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  1. 1. “Hypotheses must be…”
    • a. Testable-if a hypothesis does not generate any observational tests, there is nothing that a
    • scientist can do with it-you must be able to test it by conducting some sort of experiment.
    • b. Falsifiable- A hypothesis must be able to proven wrong, cannot be a definite yes/no or correct/false
    • c. Precise-Must be exact
    • d. Rational-It has to make sense and be logical.
    • e. Parsimonious-It must be simple and understandable
  2. What are the 3 sources of hypotheses?
    • -own observation
    • -theories
    • -models
  3. What are the 6 steps of hypothesis testing?
    • 1. Form hypothesis from theory, model, or observations
    • 2. Design study to test hypothesis
    • 3. Derive predictions
    • 4. Conduct study and test predictions
    • 5. Confirm or revise hypothesis depending on observations
    • 6. Modify theoretical concepts
  4. What is the Watson Selection test?
    • -Developed as a tst of logical reasoning
    • -Used by psychologists to study structure of human reasoning
    • -1966
    • -A logic puzzle formally equivalent to a question that ass about four cards with numbers/colors
    • -A response which identifies a card which need not be inverted, or a response which fails to identify a card which needs to be inverted are both wrong
    • -The original task dealt with numbers (even/odd) and letters (vowels,constants)
  5. What is conditional reasoning?
    • Based on and 'if A then B' construct that points B to be true if A is true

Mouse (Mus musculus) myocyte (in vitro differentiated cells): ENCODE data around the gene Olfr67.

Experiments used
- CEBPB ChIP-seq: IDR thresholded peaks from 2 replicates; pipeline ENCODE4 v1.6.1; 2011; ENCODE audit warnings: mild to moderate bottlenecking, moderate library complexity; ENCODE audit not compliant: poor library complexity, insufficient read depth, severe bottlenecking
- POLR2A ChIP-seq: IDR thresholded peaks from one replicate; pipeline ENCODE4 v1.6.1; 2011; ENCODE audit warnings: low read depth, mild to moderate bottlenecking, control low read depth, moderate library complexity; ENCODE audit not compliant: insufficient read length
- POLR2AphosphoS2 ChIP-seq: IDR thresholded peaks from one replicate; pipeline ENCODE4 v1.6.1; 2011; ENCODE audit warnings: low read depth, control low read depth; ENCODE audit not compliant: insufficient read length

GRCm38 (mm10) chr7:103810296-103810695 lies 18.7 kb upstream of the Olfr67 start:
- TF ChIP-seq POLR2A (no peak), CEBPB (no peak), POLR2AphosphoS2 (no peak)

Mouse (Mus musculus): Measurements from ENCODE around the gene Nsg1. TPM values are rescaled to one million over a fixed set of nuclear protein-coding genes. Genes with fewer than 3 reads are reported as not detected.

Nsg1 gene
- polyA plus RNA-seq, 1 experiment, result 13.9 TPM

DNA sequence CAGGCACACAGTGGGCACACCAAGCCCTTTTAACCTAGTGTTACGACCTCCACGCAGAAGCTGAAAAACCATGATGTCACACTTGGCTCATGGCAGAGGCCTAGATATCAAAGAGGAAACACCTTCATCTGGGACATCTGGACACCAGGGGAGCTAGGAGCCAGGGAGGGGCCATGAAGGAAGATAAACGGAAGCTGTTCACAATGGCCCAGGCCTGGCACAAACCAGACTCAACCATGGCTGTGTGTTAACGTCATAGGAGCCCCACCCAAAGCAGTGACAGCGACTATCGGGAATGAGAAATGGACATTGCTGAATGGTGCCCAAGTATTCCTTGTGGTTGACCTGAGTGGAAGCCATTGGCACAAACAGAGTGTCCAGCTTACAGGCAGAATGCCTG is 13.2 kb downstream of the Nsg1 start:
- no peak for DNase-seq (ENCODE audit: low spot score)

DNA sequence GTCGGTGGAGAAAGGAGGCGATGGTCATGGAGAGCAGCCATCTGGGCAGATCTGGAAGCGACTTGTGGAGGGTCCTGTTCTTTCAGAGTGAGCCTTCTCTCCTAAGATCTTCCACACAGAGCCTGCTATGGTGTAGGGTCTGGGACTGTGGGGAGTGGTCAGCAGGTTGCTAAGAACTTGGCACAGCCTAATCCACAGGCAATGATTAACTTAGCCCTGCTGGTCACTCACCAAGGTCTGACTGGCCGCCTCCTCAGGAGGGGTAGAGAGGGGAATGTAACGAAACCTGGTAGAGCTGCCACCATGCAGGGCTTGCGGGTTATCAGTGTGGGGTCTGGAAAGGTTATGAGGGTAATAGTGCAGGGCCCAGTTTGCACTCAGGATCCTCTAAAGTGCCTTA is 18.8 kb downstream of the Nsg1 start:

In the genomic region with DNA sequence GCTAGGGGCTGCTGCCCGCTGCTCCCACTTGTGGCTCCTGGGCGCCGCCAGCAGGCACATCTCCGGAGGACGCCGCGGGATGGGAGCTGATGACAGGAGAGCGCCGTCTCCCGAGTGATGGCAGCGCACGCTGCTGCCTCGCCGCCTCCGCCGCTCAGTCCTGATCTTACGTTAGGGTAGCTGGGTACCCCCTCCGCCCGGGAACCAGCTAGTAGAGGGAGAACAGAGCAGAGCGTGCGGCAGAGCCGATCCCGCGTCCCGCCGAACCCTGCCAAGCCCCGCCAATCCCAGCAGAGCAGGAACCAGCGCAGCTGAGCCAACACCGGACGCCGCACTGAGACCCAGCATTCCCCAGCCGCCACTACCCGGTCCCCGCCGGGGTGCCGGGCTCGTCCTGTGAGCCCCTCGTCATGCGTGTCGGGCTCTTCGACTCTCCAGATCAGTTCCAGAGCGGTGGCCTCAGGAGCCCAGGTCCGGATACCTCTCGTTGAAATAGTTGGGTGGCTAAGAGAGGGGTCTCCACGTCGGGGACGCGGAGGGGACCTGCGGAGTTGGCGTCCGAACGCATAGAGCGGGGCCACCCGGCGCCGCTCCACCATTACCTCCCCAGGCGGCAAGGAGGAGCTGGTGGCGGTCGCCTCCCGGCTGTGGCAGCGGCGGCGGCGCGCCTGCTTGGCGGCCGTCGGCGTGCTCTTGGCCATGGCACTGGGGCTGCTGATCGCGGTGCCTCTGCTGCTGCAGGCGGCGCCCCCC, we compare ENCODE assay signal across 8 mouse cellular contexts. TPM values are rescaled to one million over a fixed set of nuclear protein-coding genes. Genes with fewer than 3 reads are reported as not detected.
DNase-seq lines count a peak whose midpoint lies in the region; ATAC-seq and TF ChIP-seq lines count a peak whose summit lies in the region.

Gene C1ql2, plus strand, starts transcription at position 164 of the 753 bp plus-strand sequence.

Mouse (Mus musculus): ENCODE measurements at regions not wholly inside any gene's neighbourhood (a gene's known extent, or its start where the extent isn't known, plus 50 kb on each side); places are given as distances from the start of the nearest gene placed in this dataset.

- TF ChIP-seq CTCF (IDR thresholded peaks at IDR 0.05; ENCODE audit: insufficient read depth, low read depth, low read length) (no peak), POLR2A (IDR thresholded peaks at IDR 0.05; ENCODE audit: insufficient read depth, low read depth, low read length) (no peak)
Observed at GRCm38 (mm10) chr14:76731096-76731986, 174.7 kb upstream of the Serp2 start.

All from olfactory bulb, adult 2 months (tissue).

• Conditional traps
    • Leaves open the question if A is false
    • Denying antecedent (making assumptions about what happens if A is false: If it is training, I will get wet, and it is not raining, but then something else could happen)
    • Denying consequent - if B is false, then A must also be false
    • Affirming consequent - A and B are both true.
  6. What are the 2 ways to properly test a conditioning statement?
  7. What are the order effects?
    • The order in which the subject is placed in an experiment affects the data
    • examples
    • Fatigue - subjects become upset, tired, and frustrated if kept for a long time
    • Practice -subjects become accustomed to conditions and perform well as a result, skewing results
  8. What pactorial design

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research methods
2011-05-17 21:13:54
research experiments hypothesis

exam 2
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